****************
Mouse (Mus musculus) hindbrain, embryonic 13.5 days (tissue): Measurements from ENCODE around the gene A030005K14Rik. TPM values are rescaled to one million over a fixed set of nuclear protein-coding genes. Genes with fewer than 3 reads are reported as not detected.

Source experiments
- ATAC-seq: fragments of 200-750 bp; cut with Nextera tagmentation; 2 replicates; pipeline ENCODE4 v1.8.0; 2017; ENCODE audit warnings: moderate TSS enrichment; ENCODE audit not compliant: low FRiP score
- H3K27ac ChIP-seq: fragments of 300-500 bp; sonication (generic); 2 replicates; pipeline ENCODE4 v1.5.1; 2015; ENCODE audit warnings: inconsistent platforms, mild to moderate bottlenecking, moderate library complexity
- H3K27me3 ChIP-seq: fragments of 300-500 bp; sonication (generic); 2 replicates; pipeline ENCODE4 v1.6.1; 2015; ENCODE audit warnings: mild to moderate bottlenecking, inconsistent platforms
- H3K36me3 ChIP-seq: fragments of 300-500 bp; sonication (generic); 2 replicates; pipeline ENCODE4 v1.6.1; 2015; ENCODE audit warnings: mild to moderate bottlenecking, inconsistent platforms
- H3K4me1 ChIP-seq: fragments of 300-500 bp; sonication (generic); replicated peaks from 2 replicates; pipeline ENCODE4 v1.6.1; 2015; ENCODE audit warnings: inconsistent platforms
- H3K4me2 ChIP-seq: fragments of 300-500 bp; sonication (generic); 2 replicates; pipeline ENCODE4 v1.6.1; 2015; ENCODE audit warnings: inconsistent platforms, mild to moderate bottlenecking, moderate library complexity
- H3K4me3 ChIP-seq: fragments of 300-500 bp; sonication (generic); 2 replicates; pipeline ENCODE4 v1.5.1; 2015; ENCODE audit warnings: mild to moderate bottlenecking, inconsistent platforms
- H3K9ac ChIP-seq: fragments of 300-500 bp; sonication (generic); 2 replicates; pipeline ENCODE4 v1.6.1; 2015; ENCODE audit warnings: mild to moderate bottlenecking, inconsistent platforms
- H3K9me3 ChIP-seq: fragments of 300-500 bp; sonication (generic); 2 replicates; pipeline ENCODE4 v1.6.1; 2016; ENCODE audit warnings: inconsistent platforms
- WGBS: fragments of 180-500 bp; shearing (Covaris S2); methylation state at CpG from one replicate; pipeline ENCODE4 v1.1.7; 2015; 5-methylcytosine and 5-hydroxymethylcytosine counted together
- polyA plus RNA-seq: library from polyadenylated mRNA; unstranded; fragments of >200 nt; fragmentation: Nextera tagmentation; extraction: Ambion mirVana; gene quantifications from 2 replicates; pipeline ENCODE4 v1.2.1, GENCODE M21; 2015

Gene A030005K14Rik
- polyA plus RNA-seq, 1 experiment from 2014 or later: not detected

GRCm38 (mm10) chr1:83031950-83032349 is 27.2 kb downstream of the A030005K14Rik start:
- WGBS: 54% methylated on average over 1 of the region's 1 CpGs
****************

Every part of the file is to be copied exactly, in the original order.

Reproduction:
Mouse (Mus musculus) hindbrain, embryonic 13.5 days (tissue): Measurements from ENCODE around the gene A030005K14Rik. TPM values are rescaled to one million over a fixed set of nuclear protein-coding genes. Genes with fewer than 3 reads are reported as not detected.

Source experiments
- ATAC-seq: fragments of 200-750 bp; cut with Nextera tagmentation; 2 replicates; pipeline ENCODE4 v1.8.0; 2017; ENCODE audit warnings: moderate TSS enrichment; ENCODE audit not compliant: low FRiP score
- H3K27ac ChIP-seq: fragments of 300-500 bp; sonication (generic); 2 replicates; pipeline ENCODE4 v1.5.1; 2015; ENCODE audit warnings: inconsistent platforms, mild to moderate bottlenecking, moderate library complexity
- H3K27me3 ChIP-seq: fragments of 300-500 bp; sonication (generic); 2 replicates; pipeline ENCODE4 v1.6.1; 2015; ENCODE audit warnings: mild to moderate bottlenecking, inconsistent platforms
- H3K36me3 ChIP-seq: fragments of 300-500 bp; sonication (generic); 2 replicates; pipeline ENCODE4 v1.6.1; 2015; ENCODE audit warnings: mild to moderate bottlenecking, inconsistent platforms
- H3K4me1 ChIP-seq: fragments of 300-500 bp; sonication (generic); replicated peaks from 2 replicates; pipeline ENCODE4 v1.6.1; 2015; ENCODE audit warnings: inconsistent platforms
- H3K4me2 ChIP-seq: fragments of 300-500 bp; sonication (generic); 2 replicates; pipeline ENCODE4 v1.6.1; 2015; ENCODE audit warnings: inconsistent platforms, mild to moderate bottlenecking, moderate library complexity
- H3K4me3 ChIP-seq: fragments of 300-500 bp; sonication (generic); 2 replicates; pipeline ENCODE4 v1.5.1; 2015; ENCODE audit warnings: mild to moderate bottlenecking, inconsistent platforms
- H3K9ac ChIP-seq: fragments of 300-500 bp; sonication (generic); 2 replicates; pipeline ENCODE4 v1.6.1; 2015; ENCODE audit warnings: mild to moderate bottlenecking, inconsistent platforms
- H3K9me3 ChIP-seq: fragments of 300-500 bp; sonication (generic); 2 replicates; pipeline ENCODE4 v1.6.1; 2016; ENCODE audit warnings: inconsistent platforms
- WGBS: fragments of 180-500 bp; shearing (Covaris S2); methylation state at CpG from one replicate; pipeline ENCODE4 v1.1.7; 2015; 5-methylcytosine and 5-hydroxymethylcytosine counted together
- polyA plus RNA-seq: library from polyadenylated mRNA; unstranded; fragments of >200 nt; fragmentation: Nextera tagmentation; extraction: Ambion mirVana; gene quantifications from 2 replicates; pipeline ENCODE4 v1.2.1, GENCODE M21; 2015

Gene A030005K14Rik
- polyA plus RNA-seq, 1 experiment from 2014 or later: not detected

GRCm38 (mm10) chr1:83031950-83032349 is 27.2 kb downstream of the A030005K14Rik start:
- WGBS: 54% methylated on average over 1 of the region's 1 CpGs